Berks man beats over 500 entrants to win Japan–EU haiku contest
A British man who had never before penned a haiku, a form of Japanese poetry, won the 2012 Japan–EU English Haiku Contest.
Zeshan Hayat, 23, from Slough in Berkshire, found out about the annual contest through Facebook and a lecturer at the University of Central Lancashire, where he studied Japanese and completed the Teaching English to Speakers of Other Languages (TESOL) course.
He now works at the Slough Shuhari Karate-Jitsu traditional karate club, which serves to promote the martial art, but he aims one day to teach English in Japan.
“I had not composed a haiku before, but I do write other forms of poetry and lyrics as a hobby”, Hayat told BCCJ ACUMEN.
“I draw my inspiration from everything that is close to me for more personal poetry, and everything that is far from me for more abstract poetry, stretching my imagination each time I write.
“The thing I love about the haiku form is that it enables the reader to capture a moment and a feeling in such a few lines”, he said.
“It’s like seeing something and then blinking, so when you open your eyes the image no longer remains as it was.
“That brief moment in time is captured in the haiku form and, when reading other haiku, I can imagine what the writer had seen during his or her special moment”, he said.
Hayat’s entry for the third annual competition was judged the best out of those written and submitted by 419 EU participants, while a further 104 haiku were entered by Japanese writers.
Given the theme “Dawn” for this year’s competition, Hayat’s work is hauntingly simple yet evocative—just what the judges were looking for.
Haiku are typically characterised by three qualities, arguably the most important of which is the kiru (cutting). This is often represented by the juxtaposition of two distinct images or ideas.
Traditional haiku consist of 17 on (sound units), comprising three phrases made up of five, seven and five on. The third element is a seasonal reference, although this is less of a requirement in modern haiku.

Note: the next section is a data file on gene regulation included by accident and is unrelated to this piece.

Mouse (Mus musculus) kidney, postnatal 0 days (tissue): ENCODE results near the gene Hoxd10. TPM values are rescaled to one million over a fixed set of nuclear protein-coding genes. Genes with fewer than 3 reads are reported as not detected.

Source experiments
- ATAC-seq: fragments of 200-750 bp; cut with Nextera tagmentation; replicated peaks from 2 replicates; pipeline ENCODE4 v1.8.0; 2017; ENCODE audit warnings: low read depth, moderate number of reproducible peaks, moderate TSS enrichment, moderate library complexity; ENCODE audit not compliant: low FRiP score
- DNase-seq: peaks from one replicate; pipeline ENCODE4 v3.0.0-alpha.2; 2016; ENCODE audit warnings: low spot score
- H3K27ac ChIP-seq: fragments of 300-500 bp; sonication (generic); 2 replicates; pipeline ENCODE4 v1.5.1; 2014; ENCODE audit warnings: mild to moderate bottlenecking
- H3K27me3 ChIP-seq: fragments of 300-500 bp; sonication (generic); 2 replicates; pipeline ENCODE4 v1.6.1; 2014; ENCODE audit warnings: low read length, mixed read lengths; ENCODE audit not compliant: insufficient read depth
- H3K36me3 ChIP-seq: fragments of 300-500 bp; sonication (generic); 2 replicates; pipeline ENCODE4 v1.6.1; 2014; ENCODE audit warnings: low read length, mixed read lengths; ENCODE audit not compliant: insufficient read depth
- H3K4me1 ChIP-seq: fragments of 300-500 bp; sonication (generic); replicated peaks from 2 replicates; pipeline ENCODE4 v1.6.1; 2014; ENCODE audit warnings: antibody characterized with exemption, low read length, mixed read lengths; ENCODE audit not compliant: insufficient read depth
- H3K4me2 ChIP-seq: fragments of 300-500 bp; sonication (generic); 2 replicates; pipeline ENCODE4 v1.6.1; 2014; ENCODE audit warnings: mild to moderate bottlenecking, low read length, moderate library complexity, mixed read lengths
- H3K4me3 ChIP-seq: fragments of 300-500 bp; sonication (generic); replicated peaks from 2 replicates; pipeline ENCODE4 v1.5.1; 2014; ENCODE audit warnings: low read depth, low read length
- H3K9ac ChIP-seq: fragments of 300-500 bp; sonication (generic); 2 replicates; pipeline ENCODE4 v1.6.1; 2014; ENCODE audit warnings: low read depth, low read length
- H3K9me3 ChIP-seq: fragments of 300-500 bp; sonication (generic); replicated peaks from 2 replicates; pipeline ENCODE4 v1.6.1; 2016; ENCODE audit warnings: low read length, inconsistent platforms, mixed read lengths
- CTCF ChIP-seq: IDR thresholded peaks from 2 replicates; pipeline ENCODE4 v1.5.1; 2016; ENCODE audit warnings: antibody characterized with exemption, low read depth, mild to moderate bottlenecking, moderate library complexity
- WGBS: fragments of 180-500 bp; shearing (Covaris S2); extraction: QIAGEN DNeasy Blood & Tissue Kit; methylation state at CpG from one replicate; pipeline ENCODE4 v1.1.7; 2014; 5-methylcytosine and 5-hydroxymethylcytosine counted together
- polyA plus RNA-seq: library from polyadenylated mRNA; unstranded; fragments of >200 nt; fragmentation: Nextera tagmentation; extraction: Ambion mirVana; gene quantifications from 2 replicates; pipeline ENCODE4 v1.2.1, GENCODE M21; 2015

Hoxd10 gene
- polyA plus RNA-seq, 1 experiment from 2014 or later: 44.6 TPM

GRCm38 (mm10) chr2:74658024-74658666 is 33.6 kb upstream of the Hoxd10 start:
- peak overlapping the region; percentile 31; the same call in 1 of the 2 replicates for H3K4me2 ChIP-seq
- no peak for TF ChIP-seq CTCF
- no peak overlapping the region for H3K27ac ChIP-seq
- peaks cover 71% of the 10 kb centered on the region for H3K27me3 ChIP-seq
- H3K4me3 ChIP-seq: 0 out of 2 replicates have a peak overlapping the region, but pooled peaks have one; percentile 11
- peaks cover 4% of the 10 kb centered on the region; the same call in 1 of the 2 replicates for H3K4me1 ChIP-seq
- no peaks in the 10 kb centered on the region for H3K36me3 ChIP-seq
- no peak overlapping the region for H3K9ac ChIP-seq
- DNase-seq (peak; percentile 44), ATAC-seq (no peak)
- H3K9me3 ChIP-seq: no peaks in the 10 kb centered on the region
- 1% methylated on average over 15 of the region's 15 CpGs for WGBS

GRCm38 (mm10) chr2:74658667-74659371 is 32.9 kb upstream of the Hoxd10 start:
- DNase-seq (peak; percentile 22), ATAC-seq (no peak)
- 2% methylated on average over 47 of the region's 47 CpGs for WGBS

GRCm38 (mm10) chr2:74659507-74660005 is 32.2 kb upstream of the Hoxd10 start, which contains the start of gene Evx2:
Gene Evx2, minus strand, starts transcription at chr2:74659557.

“For this particular verse, I drew my inspiration from my eastern and Islamic roots”, Hayat said.
“It is said in Islam that, during the last third of the night, God descends to the lowest [level] of [the] heavens and waits there to give people anything that they wish for”, he explained. “After this, the last third of the night, dawn, appears and we must pray before then.
“As a follower of the Islamic faith, I pray five times a day at different times. The morning was always my favourite”, he added. “It was the sign of a new day, a sign of light breaking free from the darkness and because we are blessed with this light, we offer a prayer of gratitude”.
Hayat wrote three drafts of his haiku—in a very untraditional Microsoft Word file—and found that they all came to him fairly quickly.
“It was then a matter of choice, of which one to submit for the competition”, he said. “Whenever I write poetry or lyrics it seems to flow very easily from my thoughts into words and then onto paper”.
Hayat’s prize is a flight to Japan, courtesy of the Ministry of Foreign Affairs of Japan, which he will take in late November. He will head directly to Matsuyama City, Ehime Prefecture, which is considered the birthplace of haiku and was home to the Japanese poet Masaoka Shiki in the Meiji period.
Hayat also plans to catch up with as many as possible of the friends he made while he was a student in Nagoya for six months from late 2010.
He spent time travelling around Japan and visited Tokyo, Osaka, Kobe and Hiroshima. However, he decided to abandon his plans to extend his stay in the country in the aftermath of the Great East Japan Earthquake on 11 March, 2011.
“Winning this competition has given me a little confidence in my writing”, he said. “I love to write poetry but I’ve always kept it rather private.
“This competition has helped me realise that I may have a talent for this and that I should explore more of the haiku world”.